Article Text

other Versions

Download PDFPDF
Fall prevention implementation strategies in use at 60 United States hospitals: a descriptive study
  1. Kea Turner1,
  2. Vincent Staggs2,
  3. Catima Potter3,
  4. Emily Cramer4,
  5. Ronald Shorr5,6,
  6. Lorraine C Mion7
  1. 1Department of Health Outcomes and Behavior, Moffitt Cancer Center, Tampa, Florida, USA
  2. 2Health Services and Outcomes Research, Children’s Mercy Hospitals and Clinics, Kansas City, Missouri, USA
  3. 3Press Ganey Associates Inc, South Bend, Indiana, USA
  4. 4School of Nursing, University of Kansas Medical Center, Kansas City, Kansas, USA
  5. 5GRECC (182), Malcom Randall VAMC, Gainesville, Florida, USA
  6. 6Department of Epidemiology, University of Florida, Gainesville, Florida, USA
  7. 7Ohio State University College of Nursing, Columbus, Ohio, USA
  1. Correspondence to Professor Kea Turner, Moffitt Cancer Center, Tampa, FL 32026, USA; kea.turner{at}


Background To guide fall prevention efforts, United States organisations, such as the Joint Commission and the Agency for Healthcare Research and Quality, have recommended organisational-level implementation strategies: leadership support, interdisciplinary falls committees, electronic health record tools, and staff, family and patient education. It is unclear whether hospitals adhere to such strategies or how these strategies are operationalised.

Objective To identify and describe the prevalence of specific hospital fall prevention implementation strategies.

Methods In 2017, we surveyed 80 US hospitals participating in the National Database of Nursing Quality Indicators who volunteered for the study. We conducted descriptive statistics by calculating percentages for categorical variables and the median and IQR for count variables.

Results A total of 60/80 (75%) of hospitals completed the survey. The majority of hospitals were not-for-profit (98%) and urban (90%); more than half were Magnet (53%), small (53%) and teaching (52%). Hospitals were more likely to use leadership strategies, such as updating fall policies in the past 3 years (98%) but less likely to reward staff (40%). Hospitals commonly used interdisciplinary falls committees (83%) but membership rarely included physicians. Hospitals lacked access to electronic health record tools, such as high-risk medication warnings (27%). Education strategies were commonly used; 100% of hospitals provided fall education at staff orientation, but only 22% educated all employees (not just nursing staff).

Conclusions Our study is the first to our knowledge to examine which expert-recommended implementation strategies are being used and how they are being operationalised in US hospitals. Future studies are needed to document fall prevention implementation strategies in detail and to test which implementation strategies are most effective at reducing falls. Additionally, research is needed to evaluate the quality of implementation (eg, fidelity) of fall prevention interventions.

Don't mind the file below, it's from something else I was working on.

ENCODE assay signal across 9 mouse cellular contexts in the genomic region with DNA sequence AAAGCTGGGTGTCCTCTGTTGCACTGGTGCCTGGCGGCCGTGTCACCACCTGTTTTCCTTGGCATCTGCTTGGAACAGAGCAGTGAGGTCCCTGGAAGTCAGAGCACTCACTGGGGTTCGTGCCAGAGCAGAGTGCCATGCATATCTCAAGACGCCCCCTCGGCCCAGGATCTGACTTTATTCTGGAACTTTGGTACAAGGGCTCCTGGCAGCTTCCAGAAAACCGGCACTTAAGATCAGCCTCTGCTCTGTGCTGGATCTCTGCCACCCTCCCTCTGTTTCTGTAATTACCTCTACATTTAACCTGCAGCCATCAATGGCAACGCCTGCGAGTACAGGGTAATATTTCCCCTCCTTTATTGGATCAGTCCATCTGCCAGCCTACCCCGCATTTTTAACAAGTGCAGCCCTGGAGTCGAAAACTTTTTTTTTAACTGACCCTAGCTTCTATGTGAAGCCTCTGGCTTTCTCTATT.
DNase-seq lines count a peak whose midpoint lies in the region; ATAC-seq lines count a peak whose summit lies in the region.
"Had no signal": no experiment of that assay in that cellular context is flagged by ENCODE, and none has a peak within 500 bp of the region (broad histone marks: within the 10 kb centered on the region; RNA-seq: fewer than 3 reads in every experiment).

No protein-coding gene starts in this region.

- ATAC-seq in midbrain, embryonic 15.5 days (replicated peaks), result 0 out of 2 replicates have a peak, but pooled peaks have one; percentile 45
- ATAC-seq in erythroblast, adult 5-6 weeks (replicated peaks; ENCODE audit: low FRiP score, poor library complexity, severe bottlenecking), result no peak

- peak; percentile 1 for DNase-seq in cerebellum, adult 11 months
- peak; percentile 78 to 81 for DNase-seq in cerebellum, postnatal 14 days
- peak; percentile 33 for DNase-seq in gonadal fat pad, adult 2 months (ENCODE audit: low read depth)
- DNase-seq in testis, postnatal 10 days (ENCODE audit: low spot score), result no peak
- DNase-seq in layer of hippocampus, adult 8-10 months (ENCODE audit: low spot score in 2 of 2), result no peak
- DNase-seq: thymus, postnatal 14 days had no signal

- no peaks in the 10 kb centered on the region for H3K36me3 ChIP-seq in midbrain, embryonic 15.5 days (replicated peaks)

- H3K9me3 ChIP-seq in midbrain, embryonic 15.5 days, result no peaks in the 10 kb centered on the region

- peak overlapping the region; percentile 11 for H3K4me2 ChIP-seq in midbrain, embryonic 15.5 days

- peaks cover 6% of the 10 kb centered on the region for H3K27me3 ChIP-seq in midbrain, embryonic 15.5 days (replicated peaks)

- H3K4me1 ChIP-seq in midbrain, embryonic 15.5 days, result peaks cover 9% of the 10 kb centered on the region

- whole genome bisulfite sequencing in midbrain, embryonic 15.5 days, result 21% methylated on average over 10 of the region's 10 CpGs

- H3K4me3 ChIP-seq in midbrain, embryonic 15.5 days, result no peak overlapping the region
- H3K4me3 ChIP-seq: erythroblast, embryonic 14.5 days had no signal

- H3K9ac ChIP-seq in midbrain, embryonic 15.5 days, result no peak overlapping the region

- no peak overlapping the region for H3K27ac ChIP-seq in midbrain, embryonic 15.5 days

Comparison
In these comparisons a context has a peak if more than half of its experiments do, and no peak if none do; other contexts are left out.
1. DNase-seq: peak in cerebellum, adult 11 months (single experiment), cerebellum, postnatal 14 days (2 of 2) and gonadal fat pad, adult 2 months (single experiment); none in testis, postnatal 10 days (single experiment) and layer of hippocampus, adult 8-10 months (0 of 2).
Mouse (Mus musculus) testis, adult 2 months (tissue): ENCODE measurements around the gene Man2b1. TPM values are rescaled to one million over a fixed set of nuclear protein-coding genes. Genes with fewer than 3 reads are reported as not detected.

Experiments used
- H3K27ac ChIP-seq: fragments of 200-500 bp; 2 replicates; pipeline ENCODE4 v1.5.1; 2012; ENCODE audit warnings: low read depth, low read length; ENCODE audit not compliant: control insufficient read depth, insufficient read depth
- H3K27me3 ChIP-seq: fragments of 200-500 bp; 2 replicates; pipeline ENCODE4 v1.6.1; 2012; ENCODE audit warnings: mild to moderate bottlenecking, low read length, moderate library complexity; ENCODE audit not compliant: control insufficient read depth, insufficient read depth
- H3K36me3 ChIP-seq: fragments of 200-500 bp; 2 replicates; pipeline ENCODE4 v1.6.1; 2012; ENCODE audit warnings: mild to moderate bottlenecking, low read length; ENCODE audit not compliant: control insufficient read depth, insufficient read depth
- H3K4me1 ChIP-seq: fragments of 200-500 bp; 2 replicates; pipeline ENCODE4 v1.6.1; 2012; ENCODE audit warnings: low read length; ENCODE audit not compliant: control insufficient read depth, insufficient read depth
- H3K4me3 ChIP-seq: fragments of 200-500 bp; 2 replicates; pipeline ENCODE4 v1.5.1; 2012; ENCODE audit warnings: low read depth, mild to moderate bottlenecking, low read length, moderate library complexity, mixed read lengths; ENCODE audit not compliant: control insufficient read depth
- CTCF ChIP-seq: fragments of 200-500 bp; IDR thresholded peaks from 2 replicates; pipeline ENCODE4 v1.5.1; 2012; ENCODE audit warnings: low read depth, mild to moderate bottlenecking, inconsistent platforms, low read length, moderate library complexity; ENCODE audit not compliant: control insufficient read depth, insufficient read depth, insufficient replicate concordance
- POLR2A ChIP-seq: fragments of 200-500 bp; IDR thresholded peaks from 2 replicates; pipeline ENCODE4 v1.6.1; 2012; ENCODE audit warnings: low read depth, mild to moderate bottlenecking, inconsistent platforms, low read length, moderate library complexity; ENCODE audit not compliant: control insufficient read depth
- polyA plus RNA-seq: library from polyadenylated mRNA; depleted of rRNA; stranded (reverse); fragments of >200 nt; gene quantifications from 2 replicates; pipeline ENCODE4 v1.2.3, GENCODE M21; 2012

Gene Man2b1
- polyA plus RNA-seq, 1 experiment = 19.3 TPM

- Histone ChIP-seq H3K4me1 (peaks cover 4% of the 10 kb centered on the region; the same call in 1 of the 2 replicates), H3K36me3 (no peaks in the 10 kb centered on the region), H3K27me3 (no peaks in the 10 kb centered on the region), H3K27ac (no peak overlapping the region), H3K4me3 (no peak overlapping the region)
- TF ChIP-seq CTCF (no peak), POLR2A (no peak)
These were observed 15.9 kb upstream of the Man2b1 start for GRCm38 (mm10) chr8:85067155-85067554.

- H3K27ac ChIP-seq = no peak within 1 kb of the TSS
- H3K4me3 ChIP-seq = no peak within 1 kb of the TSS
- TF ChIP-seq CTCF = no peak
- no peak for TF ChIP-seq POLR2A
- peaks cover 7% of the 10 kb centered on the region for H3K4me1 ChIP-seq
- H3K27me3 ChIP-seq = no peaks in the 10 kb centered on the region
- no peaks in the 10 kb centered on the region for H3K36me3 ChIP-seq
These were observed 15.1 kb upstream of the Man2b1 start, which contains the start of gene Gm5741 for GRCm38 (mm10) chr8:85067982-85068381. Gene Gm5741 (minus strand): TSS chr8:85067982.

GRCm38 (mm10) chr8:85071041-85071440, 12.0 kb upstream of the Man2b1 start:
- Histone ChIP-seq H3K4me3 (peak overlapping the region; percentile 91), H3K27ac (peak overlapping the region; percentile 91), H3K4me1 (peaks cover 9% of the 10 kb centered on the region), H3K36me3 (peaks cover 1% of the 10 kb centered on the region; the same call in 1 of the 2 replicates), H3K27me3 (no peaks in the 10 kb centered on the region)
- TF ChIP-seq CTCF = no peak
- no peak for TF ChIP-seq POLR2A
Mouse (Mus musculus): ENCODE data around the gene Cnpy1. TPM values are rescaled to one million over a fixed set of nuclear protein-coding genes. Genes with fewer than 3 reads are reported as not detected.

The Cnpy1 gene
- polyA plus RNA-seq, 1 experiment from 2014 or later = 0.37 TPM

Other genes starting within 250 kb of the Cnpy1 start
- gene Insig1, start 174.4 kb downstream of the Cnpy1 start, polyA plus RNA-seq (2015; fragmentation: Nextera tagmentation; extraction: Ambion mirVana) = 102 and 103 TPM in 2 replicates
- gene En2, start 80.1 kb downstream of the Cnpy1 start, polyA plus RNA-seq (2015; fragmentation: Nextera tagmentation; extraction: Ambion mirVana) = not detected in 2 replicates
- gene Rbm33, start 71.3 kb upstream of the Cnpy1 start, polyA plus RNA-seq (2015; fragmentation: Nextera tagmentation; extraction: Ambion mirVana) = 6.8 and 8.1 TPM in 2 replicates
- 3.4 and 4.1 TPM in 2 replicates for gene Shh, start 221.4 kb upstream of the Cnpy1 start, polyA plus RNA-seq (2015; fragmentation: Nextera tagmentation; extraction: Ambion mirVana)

• Fall prevention
  • implementation strategies
  • hospital falls

Statistics from

Request Permissions

If you wish to reuse any or all of this article please use the link below which will take you to the Copyright Clearance Center’s RightsLink service. You will be able to get a quick price and instant permission to reuse the content in many different ways.


  • Twitter @rshorr

  • Contributors KT drafted the manuscript and conducted the analyses. VS, CP and EC provided guidance on the data analyses and reviewed drafts of the manuscript. LCM and RS oversaw the data collection and analyses process, reviewed the manuscript and provided overall guidance on the study.

  • Funding This study was funded by National Institute on Aging (grant number:R56 1R56AG051799-01).

  • Competing interests None declared.

  • Patient consent for publication Not required.

  • Ethics approval The University of Kansas Medical Center Institutional Review Board (IRB) approved this study. Individual hospital sites either accepted the University of Kansas Medical Center IRB or applied their own IRB approval prior to data collection.

  • Provenance and peer review Not commissioned; externally peer reviewed.

  • Data availability statement Data may be obtained from a third party. The data used in this study were obtained from National Database of Nursing Quality Indicators (NDNQI) and cannot be made publicly available. NDNQI data are proprietary and must be obtained from NDNQI directly.